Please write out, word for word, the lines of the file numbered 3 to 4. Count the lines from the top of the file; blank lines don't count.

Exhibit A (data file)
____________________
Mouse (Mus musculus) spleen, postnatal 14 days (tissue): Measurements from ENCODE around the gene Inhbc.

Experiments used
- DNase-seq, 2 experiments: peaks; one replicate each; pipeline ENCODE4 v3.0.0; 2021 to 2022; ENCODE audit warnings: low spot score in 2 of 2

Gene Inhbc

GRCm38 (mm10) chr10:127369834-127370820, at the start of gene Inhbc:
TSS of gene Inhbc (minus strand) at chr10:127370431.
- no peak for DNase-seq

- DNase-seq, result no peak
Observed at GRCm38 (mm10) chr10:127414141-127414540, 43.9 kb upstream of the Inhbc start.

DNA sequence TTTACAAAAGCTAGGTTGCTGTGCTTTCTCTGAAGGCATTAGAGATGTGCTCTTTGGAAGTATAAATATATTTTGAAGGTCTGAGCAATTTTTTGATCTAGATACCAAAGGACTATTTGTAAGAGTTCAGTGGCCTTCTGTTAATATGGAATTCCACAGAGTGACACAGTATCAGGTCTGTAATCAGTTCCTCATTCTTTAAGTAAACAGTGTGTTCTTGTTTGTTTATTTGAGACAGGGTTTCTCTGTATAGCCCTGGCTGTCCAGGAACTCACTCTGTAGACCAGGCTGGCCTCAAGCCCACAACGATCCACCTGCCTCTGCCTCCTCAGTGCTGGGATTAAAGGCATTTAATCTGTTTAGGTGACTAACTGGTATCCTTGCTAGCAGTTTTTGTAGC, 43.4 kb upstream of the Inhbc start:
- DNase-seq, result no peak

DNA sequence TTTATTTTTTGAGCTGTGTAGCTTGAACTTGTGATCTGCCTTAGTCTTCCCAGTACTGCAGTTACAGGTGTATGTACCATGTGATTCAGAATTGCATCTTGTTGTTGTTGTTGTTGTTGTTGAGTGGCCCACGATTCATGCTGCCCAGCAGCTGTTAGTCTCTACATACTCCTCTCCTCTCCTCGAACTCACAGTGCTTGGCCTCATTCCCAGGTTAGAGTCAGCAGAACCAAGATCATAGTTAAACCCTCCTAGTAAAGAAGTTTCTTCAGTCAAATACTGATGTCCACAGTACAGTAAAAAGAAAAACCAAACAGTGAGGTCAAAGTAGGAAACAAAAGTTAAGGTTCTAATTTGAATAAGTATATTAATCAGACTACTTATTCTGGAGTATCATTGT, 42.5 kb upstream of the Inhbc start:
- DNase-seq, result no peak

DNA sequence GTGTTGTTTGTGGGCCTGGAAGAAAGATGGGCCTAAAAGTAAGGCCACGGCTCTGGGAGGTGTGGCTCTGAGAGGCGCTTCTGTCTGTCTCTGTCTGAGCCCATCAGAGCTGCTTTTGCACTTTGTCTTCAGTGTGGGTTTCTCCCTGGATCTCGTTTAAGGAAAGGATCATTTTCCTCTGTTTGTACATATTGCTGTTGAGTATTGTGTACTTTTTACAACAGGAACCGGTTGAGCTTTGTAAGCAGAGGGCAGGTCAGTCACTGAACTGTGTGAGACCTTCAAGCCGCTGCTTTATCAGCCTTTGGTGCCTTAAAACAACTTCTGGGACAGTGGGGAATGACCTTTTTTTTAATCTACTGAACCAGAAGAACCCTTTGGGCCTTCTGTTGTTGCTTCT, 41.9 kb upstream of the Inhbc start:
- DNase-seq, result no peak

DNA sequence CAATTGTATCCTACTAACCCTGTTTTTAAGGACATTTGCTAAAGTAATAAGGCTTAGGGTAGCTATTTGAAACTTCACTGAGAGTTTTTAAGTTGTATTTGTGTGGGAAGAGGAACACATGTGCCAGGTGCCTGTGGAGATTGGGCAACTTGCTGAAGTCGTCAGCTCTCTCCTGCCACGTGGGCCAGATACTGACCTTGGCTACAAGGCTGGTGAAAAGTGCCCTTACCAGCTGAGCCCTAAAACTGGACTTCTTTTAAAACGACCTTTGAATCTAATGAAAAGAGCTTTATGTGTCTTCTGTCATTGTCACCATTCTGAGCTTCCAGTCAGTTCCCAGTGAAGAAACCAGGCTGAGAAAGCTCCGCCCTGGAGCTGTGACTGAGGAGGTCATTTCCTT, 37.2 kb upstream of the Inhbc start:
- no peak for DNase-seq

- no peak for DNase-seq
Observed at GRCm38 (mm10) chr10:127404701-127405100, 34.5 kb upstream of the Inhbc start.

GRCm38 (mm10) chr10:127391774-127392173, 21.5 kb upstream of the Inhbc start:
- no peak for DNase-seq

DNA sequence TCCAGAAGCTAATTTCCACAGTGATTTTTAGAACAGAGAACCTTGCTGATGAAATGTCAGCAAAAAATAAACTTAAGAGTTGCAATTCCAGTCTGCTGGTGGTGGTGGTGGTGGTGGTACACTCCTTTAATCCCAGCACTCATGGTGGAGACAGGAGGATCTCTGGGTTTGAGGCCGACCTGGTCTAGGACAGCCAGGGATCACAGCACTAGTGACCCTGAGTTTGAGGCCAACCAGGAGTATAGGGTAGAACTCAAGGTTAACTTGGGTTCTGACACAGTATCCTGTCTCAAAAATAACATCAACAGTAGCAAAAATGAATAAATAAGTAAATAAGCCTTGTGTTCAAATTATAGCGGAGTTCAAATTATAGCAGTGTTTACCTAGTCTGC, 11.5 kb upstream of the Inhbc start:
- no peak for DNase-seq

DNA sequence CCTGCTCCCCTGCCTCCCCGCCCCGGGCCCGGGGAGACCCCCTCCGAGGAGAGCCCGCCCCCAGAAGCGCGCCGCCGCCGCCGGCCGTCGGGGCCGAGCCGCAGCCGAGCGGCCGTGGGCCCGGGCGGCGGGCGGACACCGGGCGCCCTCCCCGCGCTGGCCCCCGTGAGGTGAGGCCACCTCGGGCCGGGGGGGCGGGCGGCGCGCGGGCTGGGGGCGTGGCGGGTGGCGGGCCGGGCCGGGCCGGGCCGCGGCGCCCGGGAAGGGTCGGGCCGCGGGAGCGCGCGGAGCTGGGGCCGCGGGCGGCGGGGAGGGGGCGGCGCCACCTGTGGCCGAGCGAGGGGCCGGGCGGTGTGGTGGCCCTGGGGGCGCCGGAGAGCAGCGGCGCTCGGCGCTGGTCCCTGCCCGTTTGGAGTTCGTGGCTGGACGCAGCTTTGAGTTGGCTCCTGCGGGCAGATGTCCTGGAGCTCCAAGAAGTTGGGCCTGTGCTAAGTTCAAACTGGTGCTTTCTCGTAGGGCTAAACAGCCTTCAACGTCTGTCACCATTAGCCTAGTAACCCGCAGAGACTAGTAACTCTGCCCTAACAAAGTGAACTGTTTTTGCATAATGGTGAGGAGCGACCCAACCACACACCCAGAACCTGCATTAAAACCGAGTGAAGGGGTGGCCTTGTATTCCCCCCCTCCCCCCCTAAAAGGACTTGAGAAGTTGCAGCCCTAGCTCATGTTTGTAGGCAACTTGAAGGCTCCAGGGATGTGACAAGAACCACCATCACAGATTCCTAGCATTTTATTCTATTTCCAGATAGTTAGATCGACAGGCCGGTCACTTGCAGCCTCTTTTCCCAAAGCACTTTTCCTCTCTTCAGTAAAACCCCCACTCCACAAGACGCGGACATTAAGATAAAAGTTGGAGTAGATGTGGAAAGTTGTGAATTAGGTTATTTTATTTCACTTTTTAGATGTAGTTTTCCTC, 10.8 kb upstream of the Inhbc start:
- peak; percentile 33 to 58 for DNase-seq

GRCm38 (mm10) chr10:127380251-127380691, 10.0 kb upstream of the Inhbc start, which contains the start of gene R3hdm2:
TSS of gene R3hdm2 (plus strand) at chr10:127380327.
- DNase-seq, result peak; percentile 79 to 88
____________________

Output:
- DNase-seq, 2 experiments: peaks; one replicate each; pipeline ENCODE4 v3.0.0; 2021 to 2022; ENCODE audit warnings: low spot score in 2 of 2

Gene Inhbc